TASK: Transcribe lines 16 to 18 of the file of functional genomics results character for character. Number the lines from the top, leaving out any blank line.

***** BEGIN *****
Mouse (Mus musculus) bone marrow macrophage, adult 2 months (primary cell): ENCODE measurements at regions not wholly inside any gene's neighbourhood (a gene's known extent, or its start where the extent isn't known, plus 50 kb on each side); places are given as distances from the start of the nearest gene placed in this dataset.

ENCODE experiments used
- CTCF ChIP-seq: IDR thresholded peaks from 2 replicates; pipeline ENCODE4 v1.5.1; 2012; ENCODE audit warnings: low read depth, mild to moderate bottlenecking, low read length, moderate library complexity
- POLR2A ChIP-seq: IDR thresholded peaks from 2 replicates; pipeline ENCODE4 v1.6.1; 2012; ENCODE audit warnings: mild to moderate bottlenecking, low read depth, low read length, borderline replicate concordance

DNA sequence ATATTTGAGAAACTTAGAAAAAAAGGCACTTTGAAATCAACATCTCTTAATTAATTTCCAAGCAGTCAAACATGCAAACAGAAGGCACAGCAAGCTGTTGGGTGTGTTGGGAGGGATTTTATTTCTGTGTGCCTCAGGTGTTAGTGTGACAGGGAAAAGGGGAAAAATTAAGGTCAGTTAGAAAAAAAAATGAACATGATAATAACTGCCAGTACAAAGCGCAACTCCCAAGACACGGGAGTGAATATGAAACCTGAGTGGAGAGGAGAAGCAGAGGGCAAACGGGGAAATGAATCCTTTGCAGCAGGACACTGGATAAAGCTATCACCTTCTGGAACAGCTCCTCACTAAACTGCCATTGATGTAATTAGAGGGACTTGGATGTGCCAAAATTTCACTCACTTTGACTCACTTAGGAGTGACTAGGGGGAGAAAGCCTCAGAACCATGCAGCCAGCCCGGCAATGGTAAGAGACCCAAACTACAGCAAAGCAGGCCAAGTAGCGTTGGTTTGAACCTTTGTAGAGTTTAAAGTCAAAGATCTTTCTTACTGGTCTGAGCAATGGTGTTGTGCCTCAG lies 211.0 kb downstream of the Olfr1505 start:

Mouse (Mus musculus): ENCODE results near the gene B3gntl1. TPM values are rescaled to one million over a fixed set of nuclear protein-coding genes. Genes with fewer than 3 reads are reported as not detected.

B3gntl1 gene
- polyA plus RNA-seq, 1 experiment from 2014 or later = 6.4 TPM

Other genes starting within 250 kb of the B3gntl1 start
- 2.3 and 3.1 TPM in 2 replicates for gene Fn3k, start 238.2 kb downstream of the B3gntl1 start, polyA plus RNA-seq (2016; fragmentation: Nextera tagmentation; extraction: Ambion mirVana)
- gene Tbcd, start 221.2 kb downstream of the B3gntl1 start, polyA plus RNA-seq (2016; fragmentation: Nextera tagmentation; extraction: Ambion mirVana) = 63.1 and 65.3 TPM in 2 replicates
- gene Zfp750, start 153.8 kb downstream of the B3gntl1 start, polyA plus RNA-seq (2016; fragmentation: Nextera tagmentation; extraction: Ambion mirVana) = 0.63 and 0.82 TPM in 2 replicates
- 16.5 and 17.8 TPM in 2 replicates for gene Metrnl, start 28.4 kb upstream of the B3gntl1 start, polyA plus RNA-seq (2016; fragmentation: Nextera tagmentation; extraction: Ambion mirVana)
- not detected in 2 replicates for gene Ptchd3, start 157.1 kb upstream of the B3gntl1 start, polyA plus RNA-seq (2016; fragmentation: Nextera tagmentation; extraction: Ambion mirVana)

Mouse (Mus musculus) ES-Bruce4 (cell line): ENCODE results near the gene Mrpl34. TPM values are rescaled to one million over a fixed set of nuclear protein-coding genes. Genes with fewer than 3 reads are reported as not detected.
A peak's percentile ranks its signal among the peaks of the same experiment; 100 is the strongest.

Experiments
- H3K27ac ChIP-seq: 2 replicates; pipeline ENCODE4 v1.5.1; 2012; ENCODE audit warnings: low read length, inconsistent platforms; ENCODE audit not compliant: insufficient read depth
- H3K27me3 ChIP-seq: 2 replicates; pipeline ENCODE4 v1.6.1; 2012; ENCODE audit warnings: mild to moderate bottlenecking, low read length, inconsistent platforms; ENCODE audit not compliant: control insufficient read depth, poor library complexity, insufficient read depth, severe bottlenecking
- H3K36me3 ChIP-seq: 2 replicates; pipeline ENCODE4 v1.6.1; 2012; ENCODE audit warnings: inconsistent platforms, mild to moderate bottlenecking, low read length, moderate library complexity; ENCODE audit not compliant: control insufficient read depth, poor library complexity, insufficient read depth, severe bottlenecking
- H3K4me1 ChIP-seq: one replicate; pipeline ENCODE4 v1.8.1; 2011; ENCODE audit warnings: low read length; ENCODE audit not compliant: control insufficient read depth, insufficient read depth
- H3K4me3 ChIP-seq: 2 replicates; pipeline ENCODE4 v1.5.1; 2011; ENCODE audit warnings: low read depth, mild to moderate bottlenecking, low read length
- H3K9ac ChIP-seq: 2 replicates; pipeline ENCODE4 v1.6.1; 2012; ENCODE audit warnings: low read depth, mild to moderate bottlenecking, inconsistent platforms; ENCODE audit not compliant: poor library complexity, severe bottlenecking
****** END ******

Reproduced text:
A peak's percentile ranks its signal among the peaks of the same experiment; 100 is the strongest.

Experiments
- H3K27ac ChIP-seq: 2 replicates; pipeline ENCODE4 v1.5.1; 2012; ENCODE audit warnings: low read length, inconsistent platforms; ENCODE audit not compliant: insufficient read depth